Over the years I’ve written a lot about unequal financial gifts for children. In response I’ve received many personal emails asking for advice. Up until this week all of those posts came from grown children in these situations, but a few days ago I received this comment from a concerned parent.
I thought I would repost his comment and ask my readers for advice. What do you think this concerned father should do?
We very much love and have been trying hard to treat both our now adult children equally. We paid for their education, though they paid for their living away from home. They love and trust each other, and this is very important for us.
Our daughter worked hard in school, got a university diploma and has been working tirelessly, even now, while raising her three teen/pre-teen children. They have their own house with a large mortgage, but they live comfortably as both she and her husband have good income, and need no financial support.
Our son, several years younger, had a couple of false starts at college but eventually got a minor degree, while engaging in a more liberal and financially less responsible lifestyle, accumulating a sizable debt. We cleared most of his debt with a “loan” at one point, most of which was left unpaid. At the time we made it clear that it will be considered in the distribution of our estate whenever… Many years later, after getting married and having one child, he lost his job (not his fault…), and had a hard time finally finding one, which is still just an unpaid “Internship”, hoping it leads to a reasonably paying full time position. Now their second child is coming, and they still live in a rented apartment, in an area not preferred for raising children. Their savings are not enough for the down payment on a reasonable house. We live frugally, but would be willing to help him out from our limited retirement savings. However, it would be difficult to justify giving an equal amount to our daughter now, as our savings were meant for our old age, so we should have no need to rely on our children’s help. In a way, we would like to equalize the chances of our grandchildren.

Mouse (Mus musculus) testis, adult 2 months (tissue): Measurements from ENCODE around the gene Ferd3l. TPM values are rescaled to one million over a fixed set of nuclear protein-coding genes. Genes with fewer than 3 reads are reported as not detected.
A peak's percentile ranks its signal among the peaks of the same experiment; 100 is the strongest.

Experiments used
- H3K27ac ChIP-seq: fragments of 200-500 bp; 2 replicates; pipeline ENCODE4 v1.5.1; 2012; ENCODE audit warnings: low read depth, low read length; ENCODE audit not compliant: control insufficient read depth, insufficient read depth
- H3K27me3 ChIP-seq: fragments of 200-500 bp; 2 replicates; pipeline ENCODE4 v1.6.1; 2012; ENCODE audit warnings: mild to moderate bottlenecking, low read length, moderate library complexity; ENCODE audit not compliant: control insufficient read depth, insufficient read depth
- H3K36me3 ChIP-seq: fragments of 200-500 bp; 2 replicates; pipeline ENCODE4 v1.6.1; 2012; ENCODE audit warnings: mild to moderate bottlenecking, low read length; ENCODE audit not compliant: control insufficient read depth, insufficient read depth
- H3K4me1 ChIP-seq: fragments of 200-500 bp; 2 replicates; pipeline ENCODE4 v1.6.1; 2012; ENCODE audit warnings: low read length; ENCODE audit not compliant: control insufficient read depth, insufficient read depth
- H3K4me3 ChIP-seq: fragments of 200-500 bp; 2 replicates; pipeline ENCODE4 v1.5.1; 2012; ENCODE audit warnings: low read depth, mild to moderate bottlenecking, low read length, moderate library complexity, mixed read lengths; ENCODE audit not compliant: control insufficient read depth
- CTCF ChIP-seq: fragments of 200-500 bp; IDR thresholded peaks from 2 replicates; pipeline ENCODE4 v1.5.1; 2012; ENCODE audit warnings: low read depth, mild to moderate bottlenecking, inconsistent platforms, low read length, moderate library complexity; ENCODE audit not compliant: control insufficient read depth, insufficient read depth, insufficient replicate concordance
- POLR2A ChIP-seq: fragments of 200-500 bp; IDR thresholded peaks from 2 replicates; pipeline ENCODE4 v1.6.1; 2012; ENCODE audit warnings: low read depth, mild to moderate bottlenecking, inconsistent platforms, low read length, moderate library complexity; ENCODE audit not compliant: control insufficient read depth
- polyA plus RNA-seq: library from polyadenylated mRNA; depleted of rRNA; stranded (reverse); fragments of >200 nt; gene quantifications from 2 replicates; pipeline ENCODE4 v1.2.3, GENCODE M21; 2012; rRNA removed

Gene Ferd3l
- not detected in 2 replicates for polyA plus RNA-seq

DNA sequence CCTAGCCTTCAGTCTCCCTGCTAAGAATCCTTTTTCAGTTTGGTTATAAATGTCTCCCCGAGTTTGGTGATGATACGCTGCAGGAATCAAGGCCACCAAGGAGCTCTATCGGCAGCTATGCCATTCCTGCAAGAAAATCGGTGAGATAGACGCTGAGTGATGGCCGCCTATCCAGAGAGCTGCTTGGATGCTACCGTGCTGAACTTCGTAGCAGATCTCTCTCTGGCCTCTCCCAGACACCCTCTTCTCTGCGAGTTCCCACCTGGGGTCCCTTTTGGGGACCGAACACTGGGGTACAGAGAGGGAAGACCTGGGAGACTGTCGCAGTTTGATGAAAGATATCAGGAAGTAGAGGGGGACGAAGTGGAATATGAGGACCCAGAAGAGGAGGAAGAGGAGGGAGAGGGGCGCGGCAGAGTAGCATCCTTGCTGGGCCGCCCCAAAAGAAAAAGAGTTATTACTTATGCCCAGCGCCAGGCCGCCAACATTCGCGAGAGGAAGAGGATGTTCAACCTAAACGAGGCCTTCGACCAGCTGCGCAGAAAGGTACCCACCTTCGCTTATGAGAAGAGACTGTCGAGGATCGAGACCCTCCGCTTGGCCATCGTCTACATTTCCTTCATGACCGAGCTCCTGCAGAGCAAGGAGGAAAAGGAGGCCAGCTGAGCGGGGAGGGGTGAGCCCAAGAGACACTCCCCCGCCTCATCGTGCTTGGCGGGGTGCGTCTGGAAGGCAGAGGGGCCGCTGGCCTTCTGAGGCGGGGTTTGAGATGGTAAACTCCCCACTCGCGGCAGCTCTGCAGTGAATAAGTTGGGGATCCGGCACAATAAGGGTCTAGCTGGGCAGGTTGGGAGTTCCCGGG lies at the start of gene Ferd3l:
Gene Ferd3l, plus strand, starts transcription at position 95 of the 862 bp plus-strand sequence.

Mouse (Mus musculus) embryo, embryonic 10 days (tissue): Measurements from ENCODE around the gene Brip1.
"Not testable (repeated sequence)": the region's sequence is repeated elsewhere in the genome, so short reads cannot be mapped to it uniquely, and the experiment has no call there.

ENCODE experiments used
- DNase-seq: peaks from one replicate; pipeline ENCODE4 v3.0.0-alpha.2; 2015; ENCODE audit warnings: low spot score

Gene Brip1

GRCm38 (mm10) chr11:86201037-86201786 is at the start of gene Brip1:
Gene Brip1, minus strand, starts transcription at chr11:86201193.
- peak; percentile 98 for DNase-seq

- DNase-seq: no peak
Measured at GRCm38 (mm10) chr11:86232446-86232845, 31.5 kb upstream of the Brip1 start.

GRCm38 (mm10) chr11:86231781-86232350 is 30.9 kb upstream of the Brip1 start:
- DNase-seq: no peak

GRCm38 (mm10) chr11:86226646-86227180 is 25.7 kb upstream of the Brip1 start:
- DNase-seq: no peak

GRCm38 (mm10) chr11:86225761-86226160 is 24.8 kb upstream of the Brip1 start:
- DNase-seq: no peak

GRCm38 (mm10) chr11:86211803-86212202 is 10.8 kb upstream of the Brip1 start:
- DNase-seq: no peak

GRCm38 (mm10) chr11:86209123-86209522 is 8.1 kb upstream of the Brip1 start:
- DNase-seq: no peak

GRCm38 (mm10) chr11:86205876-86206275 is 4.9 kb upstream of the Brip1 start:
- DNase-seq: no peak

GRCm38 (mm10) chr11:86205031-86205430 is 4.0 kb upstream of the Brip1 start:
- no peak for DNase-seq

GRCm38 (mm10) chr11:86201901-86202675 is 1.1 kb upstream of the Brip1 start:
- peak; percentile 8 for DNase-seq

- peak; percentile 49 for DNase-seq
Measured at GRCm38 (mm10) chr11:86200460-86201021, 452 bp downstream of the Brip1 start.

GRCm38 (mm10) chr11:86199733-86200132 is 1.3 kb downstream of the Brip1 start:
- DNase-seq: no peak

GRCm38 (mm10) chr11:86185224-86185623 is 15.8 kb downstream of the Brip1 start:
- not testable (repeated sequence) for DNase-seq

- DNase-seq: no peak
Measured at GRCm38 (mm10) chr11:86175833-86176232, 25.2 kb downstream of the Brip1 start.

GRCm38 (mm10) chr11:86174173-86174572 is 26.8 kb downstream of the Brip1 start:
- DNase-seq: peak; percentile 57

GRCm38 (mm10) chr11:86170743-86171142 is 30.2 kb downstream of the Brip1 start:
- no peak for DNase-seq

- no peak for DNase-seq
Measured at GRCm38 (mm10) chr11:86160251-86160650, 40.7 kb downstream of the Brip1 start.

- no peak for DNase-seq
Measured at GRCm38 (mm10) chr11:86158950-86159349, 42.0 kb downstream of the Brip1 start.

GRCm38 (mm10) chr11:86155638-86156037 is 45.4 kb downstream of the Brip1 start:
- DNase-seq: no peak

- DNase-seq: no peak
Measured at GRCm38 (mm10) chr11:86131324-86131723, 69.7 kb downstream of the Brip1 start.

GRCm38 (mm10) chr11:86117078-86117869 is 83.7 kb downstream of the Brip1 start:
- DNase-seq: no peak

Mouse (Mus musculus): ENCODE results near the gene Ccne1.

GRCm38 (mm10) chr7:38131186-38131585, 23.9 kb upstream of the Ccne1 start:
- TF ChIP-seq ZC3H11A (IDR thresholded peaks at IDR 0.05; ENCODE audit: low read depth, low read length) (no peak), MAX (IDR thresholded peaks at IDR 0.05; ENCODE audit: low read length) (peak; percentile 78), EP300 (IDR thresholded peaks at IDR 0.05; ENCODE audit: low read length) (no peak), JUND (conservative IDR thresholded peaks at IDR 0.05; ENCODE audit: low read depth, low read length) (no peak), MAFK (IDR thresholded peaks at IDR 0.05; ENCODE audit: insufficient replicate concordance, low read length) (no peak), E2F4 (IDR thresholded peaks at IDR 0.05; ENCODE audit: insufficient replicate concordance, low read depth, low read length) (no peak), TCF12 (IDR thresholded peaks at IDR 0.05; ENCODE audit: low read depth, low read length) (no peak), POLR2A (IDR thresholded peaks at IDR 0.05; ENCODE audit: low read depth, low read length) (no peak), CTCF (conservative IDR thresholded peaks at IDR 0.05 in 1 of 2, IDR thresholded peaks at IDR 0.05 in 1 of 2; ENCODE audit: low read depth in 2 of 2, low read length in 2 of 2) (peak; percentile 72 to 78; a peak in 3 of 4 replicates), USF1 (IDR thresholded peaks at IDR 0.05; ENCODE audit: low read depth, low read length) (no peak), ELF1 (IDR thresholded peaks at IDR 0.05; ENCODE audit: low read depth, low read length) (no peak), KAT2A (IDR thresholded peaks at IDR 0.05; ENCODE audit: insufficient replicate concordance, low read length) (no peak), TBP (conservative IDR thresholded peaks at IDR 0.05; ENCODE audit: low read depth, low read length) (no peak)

So, what to do, and how to do it? We would love to hear from you, the contributors of this blog “on the other side of the coin”.